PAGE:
Hemophilia drug helps patients suffering from bleeding strokes, new study shows

A drug that keeps hemophiliacs from bleeding to death could also prove to be the first treatment for the most lethal and crippling type of stroke, the kind caused by a burst blood vessel in the brain.
In a promising international study, stroke victims given the drug were one-third less likely to die and three times more likely to survive without severe disability.
"What was really startling was how well this drug worked," said Dr. Stephan Mayer, a stroke specialist at the Columbia University Medical Center in New York who led the study. "I was fairly amazed."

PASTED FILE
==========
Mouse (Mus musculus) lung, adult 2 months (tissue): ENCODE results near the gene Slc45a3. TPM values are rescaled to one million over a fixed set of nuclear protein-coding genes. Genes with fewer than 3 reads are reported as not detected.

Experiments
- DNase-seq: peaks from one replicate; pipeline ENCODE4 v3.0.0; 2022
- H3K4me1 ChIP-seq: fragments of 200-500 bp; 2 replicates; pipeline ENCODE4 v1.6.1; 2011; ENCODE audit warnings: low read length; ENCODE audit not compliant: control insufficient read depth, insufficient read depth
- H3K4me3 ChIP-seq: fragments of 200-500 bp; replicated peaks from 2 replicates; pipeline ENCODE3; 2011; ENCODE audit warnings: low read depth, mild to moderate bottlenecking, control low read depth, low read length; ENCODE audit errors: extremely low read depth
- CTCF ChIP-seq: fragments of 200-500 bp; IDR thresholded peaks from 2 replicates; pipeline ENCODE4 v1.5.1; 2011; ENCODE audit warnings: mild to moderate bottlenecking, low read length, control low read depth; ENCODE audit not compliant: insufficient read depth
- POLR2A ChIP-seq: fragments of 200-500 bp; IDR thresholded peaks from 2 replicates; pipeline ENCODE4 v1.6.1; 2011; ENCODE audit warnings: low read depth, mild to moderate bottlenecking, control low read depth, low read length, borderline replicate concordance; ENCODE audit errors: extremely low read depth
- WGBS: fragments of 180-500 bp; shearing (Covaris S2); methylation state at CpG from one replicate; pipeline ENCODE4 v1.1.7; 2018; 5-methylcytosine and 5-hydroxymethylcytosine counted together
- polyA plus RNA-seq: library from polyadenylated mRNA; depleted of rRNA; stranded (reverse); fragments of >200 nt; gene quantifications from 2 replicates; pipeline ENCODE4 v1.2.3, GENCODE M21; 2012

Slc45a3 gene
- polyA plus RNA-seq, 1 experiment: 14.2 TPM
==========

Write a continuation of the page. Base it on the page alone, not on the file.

The drug needs more study, and Dr. Mayer said it will be at least two years before the maker applies for Food and Drug Administration approval for this purpose.
Most of the 700,000 strokes in the United States each year are caused by a clot that cuts off the flow of blood to the brain. Over the past decade, the clot-busting drug TPA has proved extraordinarily effective at treating many of these victims.
The study was conducted at 73 hospitals in 20 countries. Researchers assigned 399 patients to get the drug or fake medication.